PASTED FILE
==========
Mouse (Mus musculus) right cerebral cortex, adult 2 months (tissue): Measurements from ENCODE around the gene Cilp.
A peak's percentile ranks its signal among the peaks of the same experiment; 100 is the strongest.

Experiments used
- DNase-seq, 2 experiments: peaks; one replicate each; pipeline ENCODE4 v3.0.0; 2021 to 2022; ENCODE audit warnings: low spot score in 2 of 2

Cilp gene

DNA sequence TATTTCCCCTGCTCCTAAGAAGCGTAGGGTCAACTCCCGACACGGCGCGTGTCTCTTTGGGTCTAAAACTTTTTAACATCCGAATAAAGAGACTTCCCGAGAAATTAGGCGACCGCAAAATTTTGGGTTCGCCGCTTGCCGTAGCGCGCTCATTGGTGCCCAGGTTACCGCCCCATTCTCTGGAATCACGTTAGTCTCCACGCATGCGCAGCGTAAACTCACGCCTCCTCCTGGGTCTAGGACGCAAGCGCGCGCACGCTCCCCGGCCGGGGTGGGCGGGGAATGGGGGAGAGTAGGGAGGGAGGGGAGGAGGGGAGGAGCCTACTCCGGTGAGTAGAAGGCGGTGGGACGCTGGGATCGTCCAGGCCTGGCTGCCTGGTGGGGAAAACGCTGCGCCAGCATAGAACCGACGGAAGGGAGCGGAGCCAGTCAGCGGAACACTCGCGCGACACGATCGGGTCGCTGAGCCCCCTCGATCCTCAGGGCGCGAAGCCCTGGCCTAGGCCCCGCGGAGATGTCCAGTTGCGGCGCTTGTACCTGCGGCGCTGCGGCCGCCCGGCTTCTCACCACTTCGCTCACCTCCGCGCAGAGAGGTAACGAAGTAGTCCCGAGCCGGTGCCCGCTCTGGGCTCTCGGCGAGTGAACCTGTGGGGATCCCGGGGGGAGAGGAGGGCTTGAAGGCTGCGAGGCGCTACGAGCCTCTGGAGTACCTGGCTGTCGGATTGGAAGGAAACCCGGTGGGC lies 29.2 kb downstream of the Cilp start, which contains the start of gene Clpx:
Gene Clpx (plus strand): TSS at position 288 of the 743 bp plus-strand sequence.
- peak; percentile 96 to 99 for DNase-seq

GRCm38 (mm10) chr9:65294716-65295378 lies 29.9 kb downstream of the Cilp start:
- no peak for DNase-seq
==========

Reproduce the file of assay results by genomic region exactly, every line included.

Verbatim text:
Mouse (Mus musculus) right cerebral cortex, adult 2 months (tissue): Measurements from ENCODE around the gene Cilp.
A peak's percentile ranks its signal among the peaks of the same experiment; 100 is the strongest.

Experiments used
- DNase-seq, 2 experiments: peaks; one replicate each; pipeline ENCODE4 v3.0.0; 2021 to 2022; ENCODE audit warnings: low spot score in 2 of 2

Cilp gene

DNA sequence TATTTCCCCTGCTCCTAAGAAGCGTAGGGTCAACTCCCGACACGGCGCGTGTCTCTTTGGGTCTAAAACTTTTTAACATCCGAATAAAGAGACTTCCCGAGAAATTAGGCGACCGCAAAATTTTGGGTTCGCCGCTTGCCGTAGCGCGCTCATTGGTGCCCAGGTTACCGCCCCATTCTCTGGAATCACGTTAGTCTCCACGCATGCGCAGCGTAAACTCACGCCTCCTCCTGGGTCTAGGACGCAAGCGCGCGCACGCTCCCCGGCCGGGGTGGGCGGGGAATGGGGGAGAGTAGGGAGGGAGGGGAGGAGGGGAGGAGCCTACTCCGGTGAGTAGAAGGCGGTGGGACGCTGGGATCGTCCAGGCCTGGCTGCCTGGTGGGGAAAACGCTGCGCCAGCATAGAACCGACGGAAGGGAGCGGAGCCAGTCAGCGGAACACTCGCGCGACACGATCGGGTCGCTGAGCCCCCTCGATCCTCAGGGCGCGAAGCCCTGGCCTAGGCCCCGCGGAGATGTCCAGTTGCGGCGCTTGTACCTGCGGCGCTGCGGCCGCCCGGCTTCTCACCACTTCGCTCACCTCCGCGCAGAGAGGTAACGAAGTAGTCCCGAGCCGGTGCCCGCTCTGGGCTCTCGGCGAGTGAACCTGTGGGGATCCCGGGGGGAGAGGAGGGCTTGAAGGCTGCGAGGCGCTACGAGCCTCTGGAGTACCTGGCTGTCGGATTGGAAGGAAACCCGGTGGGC lies 29.2 kb downstream of the Cilp start, which contains the start of gene Clpx:
Gene Clpx (plus strand): TSS at position 288 of the 743 bp plus-strand sequence.
- peak; percentile 96 to 99 for DNase-seq

GRCm38 (mm10) chr9:65294716-65295378 lies 29.9 kb downstream of the Cilp start:
- no peak for DNase-seq